Lord Frith

FRIÞ fryþ, es; m. n. Peace, freedom from molestation, security guaranteed by law to those under special protection
(Bosworth-Toller Anglo-Saxon dictionary)

'All the world will be your enemy, prince with a thousand enemies. And whenever they catch you, they will kill you. But first, they must catch you, digger, listener, runner, Prince with a swift warning. Be cunning, and full of tricks, and your people will never be destroyed.'
(Lord Frith)


Frith is an EXPERIMENTAL offline utility to simplify OpenPGP public key creation and management.

Frith is designed so that your master OpenPGP key is never stored on your everyday computer(s), but kept on a (mostly) offline bootable flash drive that only needs to be brought online to certify other users’ keys. To this end, frith strongly recommends the use of Tails, a bootable flash drive OS with an (optional) encrypted storage partition. While the anonymisation features of Tails are not strictly required, the Tor layer acts as a firewall for those occasions when frith must be brought online.


Beware that some bulkier USB drives can obstruct adjacent USB ports, preventing a second drive from being connected. It is recommended to use slimline models (such as the one mentioned above) to minimize frustration.

Alternatives to OpenPGP smartcards and Yubikeys exist (see the Debian smartcard support page for a partial list). It is possible to use these with frith, but they may not be as thoroughly tested. If you want to use such a device, check first that it supports 4096-bit RSA keys. Many only support 2048-bit — these may work with frith, but not with its default settings.

Note that frith will never generate a key on the card itself, but will always generate on the computer and then copy to the card. This is so that you can keep a backup of your key material, but it also protects against poorly-implemented hardware random number generators.

Some devices (smartphones, tablets…) may not be compatible with OpenPGP smartcards — in such cases you will need to save your subkeys to a third removable drive for transfer to the device by other means. This is not as secure as using a smartcard, and should only be done when absolutely necessary.

Getting started

Installing frith

WARNING: This will overwrite any persistent configuration you have already set up, so should only be done on a fresh Tails install. We strongly recommended that a Tails drive with frith installed is NOT used for any other purpose, as frith is not supported by the Tails team and may have unexpected side effects.

  1. Install Tails on the first 8GB flash drive by following their instructions
  2. Boot into the first drive
  3. When the greeter appears, click the “+” for more options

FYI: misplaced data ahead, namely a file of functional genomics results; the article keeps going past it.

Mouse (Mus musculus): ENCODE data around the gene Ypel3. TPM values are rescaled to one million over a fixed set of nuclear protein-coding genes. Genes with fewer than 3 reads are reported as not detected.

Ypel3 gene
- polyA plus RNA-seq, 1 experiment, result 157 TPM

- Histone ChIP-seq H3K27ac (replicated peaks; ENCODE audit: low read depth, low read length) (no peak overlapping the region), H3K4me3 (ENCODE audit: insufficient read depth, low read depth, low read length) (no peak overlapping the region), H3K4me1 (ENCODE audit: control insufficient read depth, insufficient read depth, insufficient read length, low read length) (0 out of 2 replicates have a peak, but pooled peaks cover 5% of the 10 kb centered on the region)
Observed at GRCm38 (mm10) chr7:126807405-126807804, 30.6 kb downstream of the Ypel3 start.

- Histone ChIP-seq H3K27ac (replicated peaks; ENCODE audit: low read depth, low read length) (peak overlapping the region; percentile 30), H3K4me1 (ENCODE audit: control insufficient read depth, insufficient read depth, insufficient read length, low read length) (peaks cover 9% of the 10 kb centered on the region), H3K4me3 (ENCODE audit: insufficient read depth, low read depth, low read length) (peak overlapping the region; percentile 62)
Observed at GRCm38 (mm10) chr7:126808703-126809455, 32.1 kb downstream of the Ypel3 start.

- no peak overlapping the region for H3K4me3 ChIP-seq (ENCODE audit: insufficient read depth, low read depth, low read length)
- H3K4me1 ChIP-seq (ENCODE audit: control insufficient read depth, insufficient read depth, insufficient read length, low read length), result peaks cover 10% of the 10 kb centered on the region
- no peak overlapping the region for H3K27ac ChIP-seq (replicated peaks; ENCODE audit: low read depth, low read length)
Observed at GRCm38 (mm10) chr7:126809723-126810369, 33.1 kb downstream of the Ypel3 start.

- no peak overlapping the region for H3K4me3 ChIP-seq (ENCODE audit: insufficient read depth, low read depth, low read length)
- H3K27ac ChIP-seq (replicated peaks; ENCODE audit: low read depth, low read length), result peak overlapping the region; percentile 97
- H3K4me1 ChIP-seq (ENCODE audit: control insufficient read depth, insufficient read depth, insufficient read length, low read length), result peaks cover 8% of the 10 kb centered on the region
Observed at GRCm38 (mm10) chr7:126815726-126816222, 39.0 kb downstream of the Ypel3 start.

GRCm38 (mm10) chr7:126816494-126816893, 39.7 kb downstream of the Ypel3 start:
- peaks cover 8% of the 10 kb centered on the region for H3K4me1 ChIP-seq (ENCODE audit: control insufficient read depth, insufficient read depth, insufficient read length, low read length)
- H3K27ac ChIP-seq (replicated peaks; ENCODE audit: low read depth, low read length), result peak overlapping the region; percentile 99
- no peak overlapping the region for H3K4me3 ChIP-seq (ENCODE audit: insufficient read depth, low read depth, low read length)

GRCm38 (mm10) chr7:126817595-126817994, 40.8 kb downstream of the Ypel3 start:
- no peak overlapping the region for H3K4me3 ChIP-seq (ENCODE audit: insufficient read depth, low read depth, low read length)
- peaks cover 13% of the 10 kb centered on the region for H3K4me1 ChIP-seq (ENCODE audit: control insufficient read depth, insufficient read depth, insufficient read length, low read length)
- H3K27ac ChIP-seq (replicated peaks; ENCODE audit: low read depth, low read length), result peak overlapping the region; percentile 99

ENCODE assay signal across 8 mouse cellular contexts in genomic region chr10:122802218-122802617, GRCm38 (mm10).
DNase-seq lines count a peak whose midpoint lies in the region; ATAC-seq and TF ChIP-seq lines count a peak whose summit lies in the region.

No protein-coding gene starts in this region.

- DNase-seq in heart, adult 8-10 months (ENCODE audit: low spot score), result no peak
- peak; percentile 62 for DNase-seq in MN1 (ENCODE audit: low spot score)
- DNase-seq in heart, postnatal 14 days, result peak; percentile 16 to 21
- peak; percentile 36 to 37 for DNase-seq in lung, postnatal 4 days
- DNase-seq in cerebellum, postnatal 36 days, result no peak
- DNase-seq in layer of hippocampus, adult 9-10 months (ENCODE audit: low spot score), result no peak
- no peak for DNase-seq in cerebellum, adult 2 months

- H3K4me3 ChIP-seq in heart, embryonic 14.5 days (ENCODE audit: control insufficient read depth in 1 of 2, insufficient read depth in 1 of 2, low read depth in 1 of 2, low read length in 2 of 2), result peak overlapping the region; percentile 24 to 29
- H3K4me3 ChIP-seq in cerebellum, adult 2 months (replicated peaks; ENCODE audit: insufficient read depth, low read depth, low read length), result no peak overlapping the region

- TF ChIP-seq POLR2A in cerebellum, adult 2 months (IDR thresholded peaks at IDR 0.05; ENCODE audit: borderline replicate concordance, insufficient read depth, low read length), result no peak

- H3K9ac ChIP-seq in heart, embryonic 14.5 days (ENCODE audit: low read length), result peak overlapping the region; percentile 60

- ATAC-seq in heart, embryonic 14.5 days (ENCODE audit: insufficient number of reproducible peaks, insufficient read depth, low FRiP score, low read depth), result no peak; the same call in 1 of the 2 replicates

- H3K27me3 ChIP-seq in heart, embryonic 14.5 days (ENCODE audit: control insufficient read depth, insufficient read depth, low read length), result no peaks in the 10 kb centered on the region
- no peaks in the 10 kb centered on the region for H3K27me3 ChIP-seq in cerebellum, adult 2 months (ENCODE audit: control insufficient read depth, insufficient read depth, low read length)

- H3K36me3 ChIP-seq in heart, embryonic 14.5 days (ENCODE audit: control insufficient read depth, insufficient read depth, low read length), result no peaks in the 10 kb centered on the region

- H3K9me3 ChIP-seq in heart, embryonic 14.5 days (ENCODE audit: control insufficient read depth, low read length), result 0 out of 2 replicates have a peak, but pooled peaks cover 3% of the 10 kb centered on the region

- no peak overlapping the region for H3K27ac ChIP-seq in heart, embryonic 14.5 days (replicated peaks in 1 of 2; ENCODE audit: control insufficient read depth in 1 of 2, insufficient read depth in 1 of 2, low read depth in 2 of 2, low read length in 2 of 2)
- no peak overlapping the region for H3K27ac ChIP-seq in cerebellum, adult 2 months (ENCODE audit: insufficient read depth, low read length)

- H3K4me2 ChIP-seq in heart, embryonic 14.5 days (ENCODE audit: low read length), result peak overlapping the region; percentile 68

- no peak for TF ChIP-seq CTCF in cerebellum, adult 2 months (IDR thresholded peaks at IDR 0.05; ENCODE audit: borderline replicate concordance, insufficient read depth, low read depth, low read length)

4. Set a temporary administration password and continue to boot into Tails
  5. Run Applications ▸ Tails ▸ Configure persistent volume. Choose the defaults at each stage, but do not restart yet.
  6. Open a terminal and cut and paste the following into it.
wget -q https://github.com/andrewgdotcom/frith/raw/master/frith-install.sh
sha256sum frith-install.sh

This should produce the following output:

8cb88ebefcbf4cefb5ed06a072122cc68fb233b19a0db3aedb36de4090a1afcf  frith-install.sh
  1. Only if the above checks out, run the installer. You will be prompted for the temporary administration password (“sudo password”):
bash frith-install.sh
  1. Tails will automatically reboot. Continue to “First time running frith” below

First time running frith

  1. When prompted, select “Yes” for persistence and enter the passphrase
  2. Open Applications -> Favorites -> Terminal and run ‘frith’
  3. Follow the getting started procedure. This will prompt you for your personal details, create a new set of keys and perform a backup to the second Tails drive
  4. When prompted, plug in the smartcard and/or the subkey flash drive
  5. Frith will then publish your new public key
  6. You’re done!

Remember to store the second Tails disk in a secure remote location.


Once you have your smartcard populated with your subkeys, you can use it on your everyday computer. You will need to download the matching public key first, as the smartcard only contains your private keys.

On your everyday computer, insert the smartcard and run the following in a terminal:

gpg --card-edit fetch

You can then use gpg normally.

If you saved your subkeys to a flash disk, you can install them on your everyday computer and continue from there. This does not protect your subkeys from theft, but your primary key is safe, and you can revoke and replace the subkeys more easily than replacing your entire key. With GnuPG, this is done using:

gpg --import FILENAME

Where FILENAME is the name of the file that you saved. If you want to use iPGMail on iOS, you should connect your phone/tablet to iTunes to transfer the file. Do not use the Dropbox option, as this is insecure! (note: iPGMail does not yet support laptop subkeys without the primary, but with luck this will change soon)

Frith is then only required when you want to do one of the following:

In such cases you need to boot from one of the Tails drives, perform the operation, and republish any changed keys. You only need to make a fresh backup if you have created a new primary key or subkey.

Note that in order to use frith, you must enable persistence each time you boot Tails. This is a security feature! (You only need to set the temporary administration password when you are installing frith for the first time)

To use smartcard auth with putty, you must download GnuPG modern for Windows from the official GnuPG site. No other version currently has putty support.

Tested hardware

Smartcards and fobs:

Smartcard readers:

Flash drives: